Forbes has an interesting article on why women are often passed over for promotion and why they often make less than their male colleagues. The author, Shaun Rein–a Forbes contributor and founder of a market research firm–asserts the reason is pretty clear: Women just aren’t pushy enough.
He gives both his personal perspective and market research when he states:
I will be honest. In my career, I have tended to promote more men than women. I have even generally given men higher salaries. Why? Am I sexist? Do men do a better job? The answer is a resounding no to both. Actually, it is mostly women’s fault. They simply don’t ask for raises or promotions as often as men do.
My organization conducted interviews with hundreds of American, European and Chinese women, and most said they felt that if they worked hard and showed they were valuable to the company, they would get promoted. They also said they feared they could be fired if they appeared too pushy, especially in a downturn. But the reality is that promotions rarely happen just because you’re there and you’re good. You need to tell people how good you are. This is especially true at more junior levels, where it can be harder to get noticed and there is more competition for plum positions.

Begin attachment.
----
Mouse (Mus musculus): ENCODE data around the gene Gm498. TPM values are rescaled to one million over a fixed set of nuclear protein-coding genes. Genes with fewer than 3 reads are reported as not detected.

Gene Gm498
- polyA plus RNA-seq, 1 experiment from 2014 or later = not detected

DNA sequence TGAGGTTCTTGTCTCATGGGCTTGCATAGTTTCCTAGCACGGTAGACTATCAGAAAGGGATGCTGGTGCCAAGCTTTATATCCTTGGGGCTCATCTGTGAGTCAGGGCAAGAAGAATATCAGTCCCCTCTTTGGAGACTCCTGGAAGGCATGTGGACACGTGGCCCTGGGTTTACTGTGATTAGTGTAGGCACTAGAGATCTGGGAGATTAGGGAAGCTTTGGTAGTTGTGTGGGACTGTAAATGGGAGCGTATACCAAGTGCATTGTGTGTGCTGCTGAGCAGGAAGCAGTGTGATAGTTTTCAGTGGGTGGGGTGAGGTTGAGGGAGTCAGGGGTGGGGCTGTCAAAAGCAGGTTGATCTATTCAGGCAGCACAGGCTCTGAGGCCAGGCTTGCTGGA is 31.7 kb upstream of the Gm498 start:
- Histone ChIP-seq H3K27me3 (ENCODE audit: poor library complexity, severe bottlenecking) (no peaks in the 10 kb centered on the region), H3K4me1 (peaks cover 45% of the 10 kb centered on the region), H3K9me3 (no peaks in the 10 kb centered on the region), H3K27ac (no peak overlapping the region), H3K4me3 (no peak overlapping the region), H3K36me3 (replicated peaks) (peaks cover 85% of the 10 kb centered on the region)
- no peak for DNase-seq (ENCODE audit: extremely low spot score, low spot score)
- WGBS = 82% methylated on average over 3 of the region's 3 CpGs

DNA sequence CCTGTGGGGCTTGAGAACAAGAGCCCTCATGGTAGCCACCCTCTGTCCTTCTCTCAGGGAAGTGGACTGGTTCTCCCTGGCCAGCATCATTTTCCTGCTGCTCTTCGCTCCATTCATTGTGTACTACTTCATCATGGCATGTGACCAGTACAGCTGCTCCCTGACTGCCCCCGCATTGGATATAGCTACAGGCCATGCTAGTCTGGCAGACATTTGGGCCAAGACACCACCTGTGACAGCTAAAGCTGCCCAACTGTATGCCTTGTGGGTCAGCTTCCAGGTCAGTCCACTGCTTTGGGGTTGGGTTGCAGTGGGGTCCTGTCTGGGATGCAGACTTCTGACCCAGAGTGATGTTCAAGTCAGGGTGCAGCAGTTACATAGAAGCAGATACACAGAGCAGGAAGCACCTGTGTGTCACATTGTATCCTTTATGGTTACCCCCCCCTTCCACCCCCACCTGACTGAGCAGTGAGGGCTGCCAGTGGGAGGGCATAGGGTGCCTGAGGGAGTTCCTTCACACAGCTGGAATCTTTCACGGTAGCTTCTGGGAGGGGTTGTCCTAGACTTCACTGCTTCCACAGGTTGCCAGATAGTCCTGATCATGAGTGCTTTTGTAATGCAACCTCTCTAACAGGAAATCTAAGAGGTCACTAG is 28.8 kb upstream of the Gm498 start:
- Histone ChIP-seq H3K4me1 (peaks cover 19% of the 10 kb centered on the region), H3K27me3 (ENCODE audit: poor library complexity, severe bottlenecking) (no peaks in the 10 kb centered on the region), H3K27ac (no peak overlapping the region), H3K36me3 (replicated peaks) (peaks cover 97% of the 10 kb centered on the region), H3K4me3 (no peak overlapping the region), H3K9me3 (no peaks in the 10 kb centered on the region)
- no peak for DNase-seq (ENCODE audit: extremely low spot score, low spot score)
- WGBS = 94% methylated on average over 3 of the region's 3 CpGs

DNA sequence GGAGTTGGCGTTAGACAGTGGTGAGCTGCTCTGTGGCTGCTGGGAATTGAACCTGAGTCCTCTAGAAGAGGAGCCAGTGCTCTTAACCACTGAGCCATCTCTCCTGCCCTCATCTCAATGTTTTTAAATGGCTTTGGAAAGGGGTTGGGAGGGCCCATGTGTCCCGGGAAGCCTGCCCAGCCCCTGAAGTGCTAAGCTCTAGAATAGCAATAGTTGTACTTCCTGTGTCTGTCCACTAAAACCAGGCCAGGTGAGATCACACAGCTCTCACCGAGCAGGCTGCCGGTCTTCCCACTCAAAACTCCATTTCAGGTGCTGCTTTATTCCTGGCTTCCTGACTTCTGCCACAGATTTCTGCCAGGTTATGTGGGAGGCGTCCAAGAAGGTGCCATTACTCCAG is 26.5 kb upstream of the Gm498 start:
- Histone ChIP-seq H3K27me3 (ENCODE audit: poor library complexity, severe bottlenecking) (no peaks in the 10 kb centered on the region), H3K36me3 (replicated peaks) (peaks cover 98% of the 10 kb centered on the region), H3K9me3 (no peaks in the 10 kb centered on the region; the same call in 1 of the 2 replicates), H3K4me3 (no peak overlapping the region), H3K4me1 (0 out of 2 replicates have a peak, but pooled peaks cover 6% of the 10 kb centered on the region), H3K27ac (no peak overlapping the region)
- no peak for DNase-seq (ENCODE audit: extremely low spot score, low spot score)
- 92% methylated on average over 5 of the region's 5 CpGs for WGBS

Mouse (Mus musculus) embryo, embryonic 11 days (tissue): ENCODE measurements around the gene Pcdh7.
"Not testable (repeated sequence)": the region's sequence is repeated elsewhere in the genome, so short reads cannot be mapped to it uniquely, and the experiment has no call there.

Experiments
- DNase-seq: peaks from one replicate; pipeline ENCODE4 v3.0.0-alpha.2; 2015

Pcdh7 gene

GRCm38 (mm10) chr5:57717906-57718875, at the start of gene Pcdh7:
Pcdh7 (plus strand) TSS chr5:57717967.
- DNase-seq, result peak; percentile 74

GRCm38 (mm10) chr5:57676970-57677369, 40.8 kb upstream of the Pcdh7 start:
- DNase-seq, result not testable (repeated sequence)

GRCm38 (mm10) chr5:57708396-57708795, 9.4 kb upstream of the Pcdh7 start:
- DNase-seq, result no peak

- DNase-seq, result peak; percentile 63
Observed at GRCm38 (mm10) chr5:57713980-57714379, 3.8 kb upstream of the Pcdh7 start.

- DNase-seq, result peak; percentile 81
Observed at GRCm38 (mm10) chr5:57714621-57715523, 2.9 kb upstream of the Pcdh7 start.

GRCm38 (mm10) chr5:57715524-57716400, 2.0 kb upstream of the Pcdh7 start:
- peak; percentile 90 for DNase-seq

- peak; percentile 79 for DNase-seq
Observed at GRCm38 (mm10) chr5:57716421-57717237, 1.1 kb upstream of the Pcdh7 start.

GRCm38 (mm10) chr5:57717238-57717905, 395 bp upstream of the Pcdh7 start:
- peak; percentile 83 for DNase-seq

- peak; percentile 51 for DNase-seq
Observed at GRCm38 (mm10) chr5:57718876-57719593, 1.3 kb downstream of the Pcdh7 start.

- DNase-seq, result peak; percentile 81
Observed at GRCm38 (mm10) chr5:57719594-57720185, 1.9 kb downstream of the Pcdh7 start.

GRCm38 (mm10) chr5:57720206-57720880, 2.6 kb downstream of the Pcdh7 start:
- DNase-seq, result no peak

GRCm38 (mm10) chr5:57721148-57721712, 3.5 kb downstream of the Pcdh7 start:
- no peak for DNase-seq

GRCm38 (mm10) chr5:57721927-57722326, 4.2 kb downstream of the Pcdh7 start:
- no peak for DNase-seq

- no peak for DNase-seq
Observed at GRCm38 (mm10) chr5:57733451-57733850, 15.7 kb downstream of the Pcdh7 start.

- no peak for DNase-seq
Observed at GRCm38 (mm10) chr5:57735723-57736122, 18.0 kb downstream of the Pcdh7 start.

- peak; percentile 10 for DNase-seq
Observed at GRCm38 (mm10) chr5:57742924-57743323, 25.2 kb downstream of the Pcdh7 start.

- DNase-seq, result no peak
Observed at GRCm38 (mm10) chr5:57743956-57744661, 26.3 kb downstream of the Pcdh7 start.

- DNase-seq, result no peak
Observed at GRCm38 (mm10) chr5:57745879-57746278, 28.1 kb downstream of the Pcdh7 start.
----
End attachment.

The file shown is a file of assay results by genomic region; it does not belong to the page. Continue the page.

Rein’s perspective is important and articles like this are critical to properly examining the status of women in the workplace. It’s amazing to me that the standard line about women making less then men because of sexism is so often bandied about in the media–and it almost always goes unchecked and is largely accepted now as fact.
The disparity does exist but there are reasons beyond sexism (IWF’s Carrie Lukas has written extensively on this topic). I’m glad to see wider reporting on the actual causes.